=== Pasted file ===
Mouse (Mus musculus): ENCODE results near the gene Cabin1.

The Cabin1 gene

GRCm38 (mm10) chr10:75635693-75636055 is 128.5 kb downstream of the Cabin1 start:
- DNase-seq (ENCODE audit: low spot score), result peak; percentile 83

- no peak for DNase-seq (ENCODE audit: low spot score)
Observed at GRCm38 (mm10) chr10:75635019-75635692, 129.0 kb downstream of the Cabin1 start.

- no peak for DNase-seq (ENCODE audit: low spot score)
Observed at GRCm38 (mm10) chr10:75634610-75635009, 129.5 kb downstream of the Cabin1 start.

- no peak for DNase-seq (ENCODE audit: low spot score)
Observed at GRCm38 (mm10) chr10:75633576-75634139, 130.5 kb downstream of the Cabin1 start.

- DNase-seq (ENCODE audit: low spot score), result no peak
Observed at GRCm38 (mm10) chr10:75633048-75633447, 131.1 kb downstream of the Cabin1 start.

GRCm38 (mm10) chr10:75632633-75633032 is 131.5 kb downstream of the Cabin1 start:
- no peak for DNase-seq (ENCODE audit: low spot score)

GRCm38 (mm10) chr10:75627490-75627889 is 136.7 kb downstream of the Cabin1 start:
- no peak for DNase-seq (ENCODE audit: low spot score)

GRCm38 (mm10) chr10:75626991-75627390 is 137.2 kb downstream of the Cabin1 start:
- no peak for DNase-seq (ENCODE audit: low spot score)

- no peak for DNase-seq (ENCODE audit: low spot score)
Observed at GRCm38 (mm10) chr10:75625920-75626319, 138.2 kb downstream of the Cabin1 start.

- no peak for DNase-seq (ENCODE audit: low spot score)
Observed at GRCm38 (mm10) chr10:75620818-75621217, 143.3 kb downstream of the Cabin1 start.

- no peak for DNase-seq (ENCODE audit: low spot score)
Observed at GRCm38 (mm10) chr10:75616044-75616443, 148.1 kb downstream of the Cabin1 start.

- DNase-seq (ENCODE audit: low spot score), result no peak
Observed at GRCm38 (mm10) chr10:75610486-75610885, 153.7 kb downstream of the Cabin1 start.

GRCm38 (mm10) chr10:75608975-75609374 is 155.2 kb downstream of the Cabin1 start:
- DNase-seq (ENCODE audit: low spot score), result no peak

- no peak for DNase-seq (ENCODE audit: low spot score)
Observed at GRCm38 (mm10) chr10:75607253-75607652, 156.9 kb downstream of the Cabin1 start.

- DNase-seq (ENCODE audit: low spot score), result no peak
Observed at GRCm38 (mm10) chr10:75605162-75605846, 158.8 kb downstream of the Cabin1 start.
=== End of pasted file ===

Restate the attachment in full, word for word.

Mouse (Mus musculus): ENCODE results near the gene Cabin1.

The Cabin1 gene

GRCm38 (mm10) chr10:75635693-75636055 is 128.5 kb downstream of the Cabin1 start:
- DNase-seq (ENCODE audit: low spot score), result peak; percentile 83

- no peak for DNase-seq (ENCODE audit: low spot score)
Observed at GRCm38 (mm10) chr10:75635019-75635692, 129.0 kb downstream of the Cabin1 start.

- no peak for DNase-seq (ENCODE audit: low spot score)
Observed at GRCm38 (mm10) chr10:75634610-75635009, 129.5 kb downstream of the Cabin1 start.

- no peak for DNase-seq (ENCODE audit: low spot score)
Observed at GRCm38 (mm10) chr10:75633576-75634139, 130.5 kb downstream of the Cabin1 start.

- DNase-seq (ENCODE audit: low spot score), result no peak
Observed at GRCm38 (mm10) chr10:75633048-75633447, 131.1 kb downstream of the Cabin1 start.

GRCm38 (mm10) chr10:75632633-75633032 is 131.5 kb downstream of the Cabin1 start:
- no peak for DNase-seq (ENCODE audit: low spot score)

GRCm38 (mm10) chr10:75627490-75627889 is 136.7 kb downstream of the Cabin1 start:
- no peak for DNase-seq (ENCODE audit: low spot score)

GRCm38 (mm10) chr10:75626991-75627390 is 137.2 kb downstream of the Cabin1 start:
- no peak for DNase-seq (ENCODE audit: low spot score)

- no peak for DNase-seq (ENCODE audit: low spot score)
Observed at GRCm38 (mm10) chr10:75625920-75626319, 138.2 kb downstream of the Cabin1 start.

- no peak for DNase-seq (ENCODE audit: low spot score)
Observed at GRCm38 (mm10) chr10:75620818-75621217, 143.3 kb downstream of the Cabin1 start.

- no peak for DNase-seq (ENCODE audit: low spot score)
Observed at GRCm38 (mm10) chr10:75616044-75616443, 148.1 kb downstream of the Cabin1 start.

- DNase-seq (ENCODE audit: low spot score), result no peak
Observed at GRCm38 (mm10) chr10:75610486-75610885, 153.7 kb downstream of the Cabin1 start.

GRCm38 (mm10) chr10:75608975-75609374 is 155.2 kb downstream of the Cabin1 start:
- DNase-seq (ENCODE audit: low spot score), result no peak

- no peak for DNase-seq (ENCODE audit: low spot score)
Observed at GRCm38 (mm10) chr10:75607253-75607652, 156.9 kb downstream of the Cabin1 start.

- DNase-seq (ENCODE audit: low spot score), result no peak
Observed at GRCm38 (mm10) chr10:75605162-75605846, 158.8 kb downstream of the Cabin1 start.